An open letter to President Barack Obama and Secretary of the Interior Sally Jewell
National Organization for Rivers
212 West Cheyenne Mountain Boulevard ● Colorado Springs, Colorado 80906
October 7, 2013
Dear President Obama and Secretary Jewell:
Your administration has erected a barricade, manned by armed rangers, preventing the public from getting to the Colorado River at Lee’s Ferry, Arizona, which is the only access point for navigating through the Grand Canyon.
This barricade is unlawful, and the current government funding dispute does not make it lawful. The first act of the first Congress of the United States declared that the rivers of our nation must remain “forever free” to public navigation.(1) Later Congress again confirmed that rivers “shall be deemed to be and remain public highways.”(2) Early in our nation’s history the U.S. Supreme Court confirmed that rivers are “held in trust for the public” and cannot be closed to navigation.(3) The Court later confirmed that the government is the “guardian” of rivers, so that “free navigation is secured,”(4) and that government authority on navigable waters is subject to the public’s “paramount right of navigation.”(5) Later the Court again confirmed that government authority on rivers is “subject to the rights which the public have in the navigation of such waters.”(6) In its most recent decision regarding public rights on rivers, the Court specifically confirmed that the Department of the Interior cannot close public access to rivers flowing through federal lands.(7)
There is no exception in the law for funding disputes. Likewise, the fact that funding may be forthcoming within the next few days does not make the barricade lawful today. The public has firm legal rights to get to the Colorado River at Lee’s Ferry today, not just at some undetermined future time. Public rights to access navigable rivers are not dependent on resolution of funding disputes.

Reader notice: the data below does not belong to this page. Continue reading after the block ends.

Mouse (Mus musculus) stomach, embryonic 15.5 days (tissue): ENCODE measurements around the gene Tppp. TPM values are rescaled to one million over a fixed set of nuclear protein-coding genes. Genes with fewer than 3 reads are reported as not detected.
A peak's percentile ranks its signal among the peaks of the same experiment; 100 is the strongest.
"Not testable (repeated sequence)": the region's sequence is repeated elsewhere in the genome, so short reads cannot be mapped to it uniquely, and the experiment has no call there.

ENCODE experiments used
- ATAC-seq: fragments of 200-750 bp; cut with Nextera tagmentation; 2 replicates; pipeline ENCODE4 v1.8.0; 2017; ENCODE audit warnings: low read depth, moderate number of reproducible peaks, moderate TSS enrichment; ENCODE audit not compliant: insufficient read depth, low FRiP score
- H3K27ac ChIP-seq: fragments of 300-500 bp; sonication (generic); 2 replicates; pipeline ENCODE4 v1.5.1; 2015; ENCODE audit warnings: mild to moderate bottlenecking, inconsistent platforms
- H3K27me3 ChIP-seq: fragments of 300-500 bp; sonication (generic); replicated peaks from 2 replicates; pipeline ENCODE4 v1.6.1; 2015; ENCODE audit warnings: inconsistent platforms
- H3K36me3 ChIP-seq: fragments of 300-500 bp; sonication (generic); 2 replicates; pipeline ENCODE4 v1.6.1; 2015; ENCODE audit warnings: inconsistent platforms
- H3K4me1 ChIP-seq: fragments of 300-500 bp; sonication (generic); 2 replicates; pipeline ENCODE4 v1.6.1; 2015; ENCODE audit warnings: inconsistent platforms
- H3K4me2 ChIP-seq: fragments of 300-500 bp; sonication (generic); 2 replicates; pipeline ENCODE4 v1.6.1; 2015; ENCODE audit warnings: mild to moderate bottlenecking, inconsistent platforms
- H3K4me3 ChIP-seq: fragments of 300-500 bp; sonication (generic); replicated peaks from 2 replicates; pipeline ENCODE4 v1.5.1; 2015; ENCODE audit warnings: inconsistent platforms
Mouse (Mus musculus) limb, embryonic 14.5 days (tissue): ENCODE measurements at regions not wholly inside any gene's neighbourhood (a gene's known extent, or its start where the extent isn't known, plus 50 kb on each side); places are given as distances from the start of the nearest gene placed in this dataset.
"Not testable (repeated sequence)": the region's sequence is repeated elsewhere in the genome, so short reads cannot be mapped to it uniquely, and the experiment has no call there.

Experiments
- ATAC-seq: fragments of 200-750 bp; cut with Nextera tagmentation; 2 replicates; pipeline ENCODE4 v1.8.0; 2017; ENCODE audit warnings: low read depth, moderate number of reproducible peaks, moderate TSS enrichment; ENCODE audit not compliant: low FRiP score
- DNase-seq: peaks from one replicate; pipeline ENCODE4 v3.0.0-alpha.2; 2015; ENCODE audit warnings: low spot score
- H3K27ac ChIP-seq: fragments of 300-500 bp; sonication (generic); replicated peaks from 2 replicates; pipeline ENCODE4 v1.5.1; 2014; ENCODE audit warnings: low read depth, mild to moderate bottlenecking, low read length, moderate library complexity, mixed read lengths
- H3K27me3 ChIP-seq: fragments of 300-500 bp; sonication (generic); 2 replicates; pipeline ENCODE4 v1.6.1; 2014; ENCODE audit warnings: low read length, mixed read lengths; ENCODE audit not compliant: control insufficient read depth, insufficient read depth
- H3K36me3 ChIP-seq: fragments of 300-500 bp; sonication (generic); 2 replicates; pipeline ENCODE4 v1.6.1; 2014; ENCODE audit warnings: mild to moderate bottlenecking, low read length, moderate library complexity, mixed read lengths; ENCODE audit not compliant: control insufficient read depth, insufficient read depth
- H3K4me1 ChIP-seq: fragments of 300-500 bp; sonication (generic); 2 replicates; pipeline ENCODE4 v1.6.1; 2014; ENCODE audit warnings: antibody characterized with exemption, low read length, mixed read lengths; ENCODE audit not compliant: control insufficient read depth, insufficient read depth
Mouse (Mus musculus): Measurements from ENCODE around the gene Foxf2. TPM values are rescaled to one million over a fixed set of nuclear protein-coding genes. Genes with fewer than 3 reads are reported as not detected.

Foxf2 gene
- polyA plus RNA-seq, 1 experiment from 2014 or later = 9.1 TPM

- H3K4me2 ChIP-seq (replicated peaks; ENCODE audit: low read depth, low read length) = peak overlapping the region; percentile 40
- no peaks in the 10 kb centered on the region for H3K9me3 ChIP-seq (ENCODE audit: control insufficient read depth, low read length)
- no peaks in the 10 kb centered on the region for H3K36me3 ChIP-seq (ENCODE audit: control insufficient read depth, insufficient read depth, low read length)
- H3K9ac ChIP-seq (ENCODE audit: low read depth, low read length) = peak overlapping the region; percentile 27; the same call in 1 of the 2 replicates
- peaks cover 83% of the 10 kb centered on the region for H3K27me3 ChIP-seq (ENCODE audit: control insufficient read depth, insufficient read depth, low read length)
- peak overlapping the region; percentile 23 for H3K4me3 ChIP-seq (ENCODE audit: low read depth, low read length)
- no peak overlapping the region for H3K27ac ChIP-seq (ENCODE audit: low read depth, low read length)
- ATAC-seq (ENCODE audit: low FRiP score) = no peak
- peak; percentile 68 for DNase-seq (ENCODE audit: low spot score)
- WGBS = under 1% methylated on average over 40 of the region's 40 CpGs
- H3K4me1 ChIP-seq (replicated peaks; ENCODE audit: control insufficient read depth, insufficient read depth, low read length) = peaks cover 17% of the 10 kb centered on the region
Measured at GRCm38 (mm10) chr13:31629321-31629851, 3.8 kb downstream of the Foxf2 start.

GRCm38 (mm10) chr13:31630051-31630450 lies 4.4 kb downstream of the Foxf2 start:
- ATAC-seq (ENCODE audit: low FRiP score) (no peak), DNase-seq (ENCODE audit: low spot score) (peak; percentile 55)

It is obvious that it is costing money to enforce the barricade with armed rangers, while it would not cost anything to send the rangers home. Therefore the claim that the barricade is necessary due to lack of funding is absurd.
In summary, the barricade is illegal. Your administration is not above the law. Consequently, you are quickly losing the trust and support of millions of Americans who are aware of this illegal barricade. The law requires you to order the rangers to step aside and allow the public to get to the river. We urge you to comply immediately.
Executive Director, National Organization for Rivers.
(1) “Forever free:” Northwest Ordinance of 1787,
reenacted August 7, 1789, chapter 8, 1 Stat. 50.
(2) “Be and remain public highways:”
Act of May 18, 1796, chapter 29, section 9, 1 Stat. 464.
(3) “Held as a public trust:” Martin v. Waddell,
41 U.S. 367 (1842); Illinois Central v. Illinois,
146 U.S. 387 (1892).
(4) “Guardians” of rivers: Pollard v. Hagan,
44 U.S. 212 (1845).
(5) “Paramount right of navigation:” Weber v. Board of Harbor Commissioners,
85 U.S. 57 (1873).
(6) “Subject to the rights which the public have:” Scranton v. Wheeler,
179 U.S. 141 (1900).
(7) Department of the Interior cannot close public access to rivers: Montana v. United States,
450 U.S. 544 (1981).